Photo Courtesy of Devin Littlefield
Great article by George Smith about public access!
Posting is increasing. We’re losing lots of land that was traditionally open to public recreation. This is what sportsmen told Jessica Leahy in her most recent survey.
Jessica is a University of Maine Forestry School professor and member of the Board of the Small Woodland Owners Association of Maine. “After seven years and three landowner-focused surveys,” Jessica told me, “we felt it was time to do a land user survey and compare them to the past landowner results.”
It did not surprise me when she found that “most of the land users in our sample shared the same exact concerns and issues as landowners.” That’s really good news, I think. At least we all recognize the problems and concerns and issues.
But Jessica’s conclusion is sobering – and something I’ve been advocating for and writing about for a long time. “There remains a need for a strong landowner relations program in the state!”
The landowner relations position at Maine’s Department of Inland Fisheries and Wildlife has been vacant for nearly a year – not a good indication that the department considers this important. And even worse, after the legislature placed the position in the Commissioner’s office to emphasize its importance, it’s going to be moved downstairs to the Maine Warden Service. Most assuredly, the program is not all about enforcement.
Here are some of Jessica’s findings.
58% or recreation users felt that posting is increasing.
58% felt that there is not enough open land.
63% have directly experienced posting on land they once used.
53% are either extremely concerned or very concerned about this issue.
Litter, property damage, and erosion were the top three problems identified by recreation users.
ATV riders, local people (non-recreation users) illegally dumping, and teenagers were identified as sources of problems.
“The recreationists have strong policy preferences including a tax deduction for landowners, a youth outdoor education program, and increased law enforcement,” said Jessica.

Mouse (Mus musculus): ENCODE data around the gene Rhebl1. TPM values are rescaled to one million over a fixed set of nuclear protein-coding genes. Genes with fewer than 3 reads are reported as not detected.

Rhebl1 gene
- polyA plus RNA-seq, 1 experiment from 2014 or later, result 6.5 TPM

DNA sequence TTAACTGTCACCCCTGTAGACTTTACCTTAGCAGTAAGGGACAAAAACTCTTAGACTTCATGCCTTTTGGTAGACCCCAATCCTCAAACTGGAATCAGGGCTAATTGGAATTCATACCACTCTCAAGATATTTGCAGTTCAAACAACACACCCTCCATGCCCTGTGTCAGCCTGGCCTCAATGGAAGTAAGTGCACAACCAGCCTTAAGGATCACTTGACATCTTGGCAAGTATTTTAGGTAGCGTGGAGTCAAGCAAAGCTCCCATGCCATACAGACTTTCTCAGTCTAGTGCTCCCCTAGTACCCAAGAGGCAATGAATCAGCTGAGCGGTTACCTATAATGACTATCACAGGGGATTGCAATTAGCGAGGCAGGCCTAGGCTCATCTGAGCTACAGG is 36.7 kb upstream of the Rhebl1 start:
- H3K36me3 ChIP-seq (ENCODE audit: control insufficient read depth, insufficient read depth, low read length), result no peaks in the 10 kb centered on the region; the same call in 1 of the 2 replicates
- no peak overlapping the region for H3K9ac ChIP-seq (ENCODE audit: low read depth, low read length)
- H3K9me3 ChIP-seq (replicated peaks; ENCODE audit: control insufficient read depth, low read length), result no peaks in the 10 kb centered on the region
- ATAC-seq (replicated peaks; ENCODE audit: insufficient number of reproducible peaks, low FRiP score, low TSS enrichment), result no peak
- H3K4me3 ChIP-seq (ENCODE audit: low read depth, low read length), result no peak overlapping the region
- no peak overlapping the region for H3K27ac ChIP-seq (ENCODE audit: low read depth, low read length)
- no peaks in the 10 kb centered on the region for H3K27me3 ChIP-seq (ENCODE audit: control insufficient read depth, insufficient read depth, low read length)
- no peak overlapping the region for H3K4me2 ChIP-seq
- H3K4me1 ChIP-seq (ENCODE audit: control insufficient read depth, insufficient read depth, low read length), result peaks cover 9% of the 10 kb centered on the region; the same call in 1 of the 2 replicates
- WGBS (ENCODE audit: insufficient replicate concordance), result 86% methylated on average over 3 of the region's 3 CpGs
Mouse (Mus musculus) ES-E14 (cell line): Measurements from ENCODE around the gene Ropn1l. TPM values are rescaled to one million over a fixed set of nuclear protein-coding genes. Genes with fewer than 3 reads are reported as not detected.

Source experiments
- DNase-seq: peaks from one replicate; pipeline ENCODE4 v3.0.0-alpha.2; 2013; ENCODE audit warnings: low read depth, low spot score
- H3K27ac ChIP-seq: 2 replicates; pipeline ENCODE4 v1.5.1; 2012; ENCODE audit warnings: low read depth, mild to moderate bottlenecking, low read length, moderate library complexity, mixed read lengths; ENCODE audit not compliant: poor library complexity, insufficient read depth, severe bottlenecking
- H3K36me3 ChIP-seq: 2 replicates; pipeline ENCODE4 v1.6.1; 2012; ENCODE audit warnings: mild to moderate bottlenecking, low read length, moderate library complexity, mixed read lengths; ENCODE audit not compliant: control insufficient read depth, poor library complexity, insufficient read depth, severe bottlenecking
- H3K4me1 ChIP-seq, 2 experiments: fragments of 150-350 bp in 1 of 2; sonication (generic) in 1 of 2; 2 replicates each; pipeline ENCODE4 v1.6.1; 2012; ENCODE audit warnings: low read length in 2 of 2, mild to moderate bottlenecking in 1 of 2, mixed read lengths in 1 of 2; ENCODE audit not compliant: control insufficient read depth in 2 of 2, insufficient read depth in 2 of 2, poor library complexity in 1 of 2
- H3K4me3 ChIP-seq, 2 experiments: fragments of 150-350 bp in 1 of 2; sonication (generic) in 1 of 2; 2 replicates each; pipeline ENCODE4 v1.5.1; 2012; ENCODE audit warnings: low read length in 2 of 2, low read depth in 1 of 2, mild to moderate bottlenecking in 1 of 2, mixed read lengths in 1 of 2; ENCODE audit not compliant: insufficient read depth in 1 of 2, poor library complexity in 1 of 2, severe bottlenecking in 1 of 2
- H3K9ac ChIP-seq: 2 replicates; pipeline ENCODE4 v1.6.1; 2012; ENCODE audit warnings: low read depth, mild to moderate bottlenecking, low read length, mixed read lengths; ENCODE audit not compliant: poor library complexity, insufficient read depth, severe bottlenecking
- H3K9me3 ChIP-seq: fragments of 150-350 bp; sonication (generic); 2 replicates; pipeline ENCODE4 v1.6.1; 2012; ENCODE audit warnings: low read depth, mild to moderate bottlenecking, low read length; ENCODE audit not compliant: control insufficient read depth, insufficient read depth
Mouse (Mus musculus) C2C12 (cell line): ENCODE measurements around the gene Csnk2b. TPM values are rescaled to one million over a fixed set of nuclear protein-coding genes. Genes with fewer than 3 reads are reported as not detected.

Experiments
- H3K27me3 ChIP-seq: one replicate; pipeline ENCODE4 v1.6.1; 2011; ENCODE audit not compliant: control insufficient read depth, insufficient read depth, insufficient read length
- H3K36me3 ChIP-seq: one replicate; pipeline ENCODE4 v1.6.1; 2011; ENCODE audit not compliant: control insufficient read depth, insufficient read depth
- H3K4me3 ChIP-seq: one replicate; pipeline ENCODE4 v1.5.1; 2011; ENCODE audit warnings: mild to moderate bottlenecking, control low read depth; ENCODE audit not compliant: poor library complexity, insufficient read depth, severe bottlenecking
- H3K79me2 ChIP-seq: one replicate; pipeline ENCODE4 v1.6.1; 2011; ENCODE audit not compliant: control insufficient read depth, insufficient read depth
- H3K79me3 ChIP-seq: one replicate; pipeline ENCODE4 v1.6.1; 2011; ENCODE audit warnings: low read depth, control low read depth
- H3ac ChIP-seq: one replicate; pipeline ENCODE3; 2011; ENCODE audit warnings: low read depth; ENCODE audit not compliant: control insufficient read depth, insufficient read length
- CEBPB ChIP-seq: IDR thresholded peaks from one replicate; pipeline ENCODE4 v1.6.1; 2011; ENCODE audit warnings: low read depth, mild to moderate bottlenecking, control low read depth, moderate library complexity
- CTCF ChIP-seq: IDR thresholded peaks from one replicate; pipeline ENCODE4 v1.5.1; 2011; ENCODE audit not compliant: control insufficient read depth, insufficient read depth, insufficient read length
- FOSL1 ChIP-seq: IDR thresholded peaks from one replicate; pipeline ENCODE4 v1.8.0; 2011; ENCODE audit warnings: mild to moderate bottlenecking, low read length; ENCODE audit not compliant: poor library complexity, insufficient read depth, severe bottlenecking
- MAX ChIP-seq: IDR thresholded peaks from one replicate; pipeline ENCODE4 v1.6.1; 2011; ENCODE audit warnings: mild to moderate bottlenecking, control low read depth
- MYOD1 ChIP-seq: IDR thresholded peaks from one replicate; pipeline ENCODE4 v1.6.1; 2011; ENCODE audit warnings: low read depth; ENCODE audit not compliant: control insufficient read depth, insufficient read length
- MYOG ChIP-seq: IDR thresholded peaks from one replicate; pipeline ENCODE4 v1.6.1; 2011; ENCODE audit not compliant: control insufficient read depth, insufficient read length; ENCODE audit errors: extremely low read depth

“We know from our landowner research that a tax deduction was most favored by those landowners who currently allow access and have no plans to post. They would like to have less taxes to do what they were already going to do – which is a bad policy decision,” Jessica concluded. “The average payment needed to get to 50% of landowners participating in a hypothetical walk-in hunter access program was around $25/acre/year. This is not affordable for sportsmen or the State,” she noted.
“When we looked at those landowners who said they were currently providing open access but thinking of posting, or those who might post, they were much more supportive of the youth education and increased law enforcement policy solutions,” she said. “For the landowners, it’s not about the money but rather much more intangible things like a loss of privacy, and frustration at dumping, litter, and bad behavior.”
And here’s a message from Jessica that demands our attention: “If landowners alone were not enough to get the attention of anyone, then perhaps hearing from the land users that they are equally concerned and equally seeing the same problems will help. It’s not an issue of landowners vs. land users here. The results from this new study suggest to me that they are on the same side here. It is really time to step up the efforts with regards to landowner relations in the state.”
Given that Jessica’s survey results, past and present, have been provided to Commissioner Chandler Woodcock and other state leaders, we can only hope that her message has been heard and will soon be acted upon.